In the first half of November 2016, by the occasion of this year’s Hieronymus’s Days dedicated to interpretation and translation skills, the Czech Union of Interpreters and Translators (Jednota tlumočníků a překladatelů, Czech acronym JTP) invited Barbara Delahayes from the University of Geneva to present a new piece of carefully designed software which could prove to be vitally important in the current refugee crisis.
The software has been developed by a team of four through the InZone organisation, a Centre at the University of Geneva which specialises in research into innovative approaches to communication during global disasters. The group have worked alongside the Red Cross, UN and Unicef among other non-profit organisations to ensure that their projects are directed to the areas of most need, and this talk presented a new software designed in response to this information.
The software presented takes the form of an ‘e-learning’ module which provides clear, concise and critical training for non-professional humanitarian translators. Delahayes made clear the need for this software; in the event of a humanitarian crisis (whether a natural disaster, epidemic, or human conflict), translators are often members of the affected community, returning residents, or short term volunteers who perhaps have no formal training in translation but are simply on the ground at the time and due to their language skills are able to help.
Indeed there is a severe lack of professional translators, and it was noted that in Greece last summer humanitarian organisations calculated that 400 translators were needed to help with the migrant crisis: only 24 were provided. Translators are crucial in ensuring that the local community are not further harmed through a lack of information or representation in the decision and solution-making processes, and in individual cases where there may be necessary administrative and legal procedures to complete or in completing applications for asylum in foreign countries.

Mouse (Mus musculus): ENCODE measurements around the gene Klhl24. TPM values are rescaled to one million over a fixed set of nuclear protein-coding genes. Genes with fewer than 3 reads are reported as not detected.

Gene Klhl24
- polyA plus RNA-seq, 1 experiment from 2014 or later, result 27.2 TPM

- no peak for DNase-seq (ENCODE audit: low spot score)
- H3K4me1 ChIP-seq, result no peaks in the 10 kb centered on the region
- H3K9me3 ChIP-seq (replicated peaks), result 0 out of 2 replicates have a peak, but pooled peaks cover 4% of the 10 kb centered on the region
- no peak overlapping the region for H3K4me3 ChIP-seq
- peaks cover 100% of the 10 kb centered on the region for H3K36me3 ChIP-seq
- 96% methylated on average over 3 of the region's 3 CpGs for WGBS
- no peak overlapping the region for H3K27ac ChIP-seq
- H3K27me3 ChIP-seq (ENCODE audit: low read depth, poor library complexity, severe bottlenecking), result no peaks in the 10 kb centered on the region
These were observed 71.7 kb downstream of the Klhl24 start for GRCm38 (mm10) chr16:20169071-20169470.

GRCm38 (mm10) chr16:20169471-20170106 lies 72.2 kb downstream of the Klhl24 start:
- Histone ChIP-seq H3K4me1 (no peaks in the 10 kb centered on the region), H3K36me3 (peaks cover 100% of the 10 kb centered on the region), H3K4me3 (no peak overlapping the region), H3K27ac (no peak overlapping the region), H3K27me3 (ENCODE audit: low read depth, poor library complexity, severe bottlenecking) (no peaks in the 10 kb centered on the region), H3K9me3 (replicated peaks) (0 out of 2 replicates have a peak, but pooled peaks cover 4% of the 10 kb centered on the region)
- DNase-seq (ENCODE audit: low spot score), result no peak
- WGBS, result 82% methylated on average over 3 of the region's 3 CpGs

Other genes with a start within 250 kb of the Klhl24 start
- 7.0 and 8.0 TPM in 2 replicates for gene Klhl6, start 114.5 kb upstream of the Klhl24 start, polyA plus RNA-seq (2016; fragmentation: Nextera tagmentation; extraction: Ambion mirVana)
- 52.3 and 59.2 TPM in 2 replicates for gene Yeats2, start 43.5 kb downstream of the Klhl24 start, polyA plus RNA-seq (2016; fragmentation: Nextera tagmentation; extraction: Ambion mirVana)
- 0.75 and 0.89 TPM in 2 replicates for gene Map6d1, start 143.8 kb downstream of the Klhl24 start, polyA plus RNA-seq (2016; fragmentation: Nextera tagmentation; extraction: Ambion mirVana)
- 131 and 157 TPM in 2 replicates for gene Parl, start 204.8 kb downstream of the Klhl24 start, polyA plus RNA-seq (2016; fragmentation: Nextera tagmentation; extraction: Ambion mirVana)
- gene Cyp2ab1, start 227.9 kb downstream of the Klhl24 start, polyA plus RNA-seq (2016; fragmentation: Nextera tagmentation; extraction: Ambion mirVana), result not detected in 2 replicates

Without training, there are potential problems with using non-professional translators, such as a tendency to skim over certain details, select only what an individual deems important information, or the unintentional imposition of a bias of opinion. Thus, in this one hour module, participants are led through three significant issues for translators: professionality, cultural issues, and psychological and self-care awareness.
The last aspect is particularly interesting, and Delahayes drew attention to the fact that self-care awareness is crucial to ensure that translators are able to conduct their work as best as possible, and recognise that their experience may also be traumatising at times. The format of the whole module includes multiple choice quizzes, scenarios, and anecdotal experiences as well as the option of attached extra resources so that participants can learn more about certain aspects of the training if they wish. The module uses a fairly basic level of English, both written and spoken, and clear formatting so that even those who are not confident using technology are able to utilise the module effectively.
Delahayes noted that this project is still a work in progress, and the hope is that it will be complete and accessible online (at disasterready.org) in early December. She hopes that the software will be preloaded onto flash drives and tablets so that in areas without internet access the training will still be available, and further noted that in the future it may be possible to develop the software available in other languages such as Greek and Arabic.
This Rapid Response module certainly has the potential to be of huge value during humanitarian crisis’, addressing a need for professionalism in translating which is often neglected due to the lack of resources available during these situations. It will be interesting to see how effective the module is, and the potential future projects that may be developed as a result of it.